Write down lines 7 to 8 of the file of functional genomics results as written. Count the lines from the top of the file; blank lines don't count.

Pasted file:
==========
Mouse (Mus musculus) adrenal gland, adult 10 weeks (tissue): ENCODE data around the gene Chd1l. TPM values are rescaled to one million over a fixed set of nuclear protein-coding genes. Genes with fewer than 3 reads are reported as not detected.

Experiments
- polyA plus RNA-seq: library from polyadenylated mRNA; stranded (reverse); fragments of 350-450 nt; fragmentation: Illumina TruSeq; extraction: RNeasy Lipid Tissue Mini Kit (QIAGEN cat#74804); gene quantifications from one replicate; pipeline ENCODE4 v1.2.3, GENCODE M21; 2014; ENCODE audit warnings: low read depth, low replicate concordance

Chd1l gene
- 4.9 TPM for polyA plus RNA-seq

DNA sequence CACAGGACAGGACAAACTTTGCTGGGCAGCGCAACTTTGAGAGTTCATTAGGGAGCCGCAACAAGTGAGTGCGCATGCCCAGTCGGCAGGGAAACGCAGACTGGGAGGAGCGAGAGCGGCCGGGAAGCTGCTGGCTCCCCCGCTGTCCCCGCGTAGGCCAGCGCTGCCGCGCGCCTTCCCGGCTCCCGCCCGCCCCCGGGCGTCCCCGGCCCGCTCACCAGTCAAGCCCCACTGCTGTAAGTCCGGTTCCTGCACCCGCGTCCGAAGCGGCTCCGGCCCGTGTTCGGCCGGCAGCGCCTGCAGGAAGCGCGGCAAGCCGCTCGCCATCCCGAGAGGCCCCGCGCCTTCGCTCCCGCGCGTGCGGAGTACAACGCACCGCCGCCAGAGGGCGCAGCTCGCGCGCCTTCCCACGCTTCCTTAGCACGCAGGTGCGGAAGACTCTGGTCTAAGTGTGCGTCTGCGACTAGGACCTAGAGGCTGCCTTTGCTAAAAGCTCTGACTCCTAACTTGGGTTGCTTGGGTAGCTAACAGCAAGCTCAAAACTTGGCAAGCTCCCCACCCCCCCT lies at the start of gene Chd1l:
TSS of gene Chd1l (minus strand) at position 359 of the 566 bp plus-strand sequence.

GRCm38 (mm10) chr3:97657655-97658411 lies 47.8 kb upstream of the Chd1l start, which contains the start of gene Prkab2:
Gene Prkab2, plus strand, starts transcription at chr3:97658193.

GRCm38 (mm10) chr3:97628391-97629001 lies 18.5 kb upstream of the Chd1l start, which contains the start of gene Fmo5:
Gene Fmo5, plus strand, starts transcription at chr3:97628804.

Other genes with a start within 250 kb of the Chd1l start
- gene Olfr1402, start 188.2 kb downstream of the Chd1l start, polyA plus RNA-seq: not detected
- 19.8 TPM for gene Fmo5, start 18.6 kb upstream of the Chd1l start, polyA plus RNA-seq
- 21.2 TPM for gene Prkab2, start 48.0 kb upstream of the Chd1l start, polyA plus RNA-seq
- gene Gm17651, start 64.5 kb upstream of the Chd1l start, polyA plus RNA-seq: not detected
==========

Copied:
TSS of gene Chd1l (minus strand) at position 359 of the 566 bp plus-strand sequence.

GRCm38 (mm10) chr3:97657655-97658411 lies 47.8 kb upstream of the Chd1l start, which contains the start of gene Prkab2: